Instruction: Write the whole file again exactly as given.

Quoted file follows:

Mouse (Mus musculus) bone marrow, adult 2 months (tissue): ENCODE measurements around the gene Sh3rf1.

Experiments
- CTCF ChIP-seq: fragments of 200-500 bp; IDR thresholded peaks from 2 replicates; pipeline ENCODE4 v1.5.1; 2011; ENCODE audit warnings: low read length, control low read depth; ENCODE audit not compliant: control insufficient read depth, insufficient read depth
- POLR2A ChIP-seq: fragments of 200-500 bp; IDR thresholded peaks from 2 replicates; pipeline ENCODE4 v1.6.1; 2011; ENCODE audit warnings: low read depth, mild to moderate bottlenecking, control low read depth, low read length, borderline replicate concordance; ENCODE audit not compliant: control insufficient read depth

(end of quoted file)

Mouse (Mus musculus) bone marrow, adult 2 months (tissue): ENCODE measurements around the gene Sh3rf1.

Experiments
- CTCF ChIP-seq: fragments of 200-500 bp; IDR thresholded peaks from 2 replicates; pipeline ENCODE4 v1.5.1; 2011; ENCODE audit warnings: low read length, control low read depth; ENCODE audit not compliant: control insufficient read depth, insufficient read depth
- POLR2A ChIP-seq: fragments of 200-500 bp; IDR thresholded peaks from 2 replicates; pipeline ENCODE4 v1.6.1; 2011; ENCODE audit warnings: low read depth, mild to moderate bottlenecking, control low read depth, low read length, borderline replicate concordance; ENCODE audit not compliant: control insufficient read depth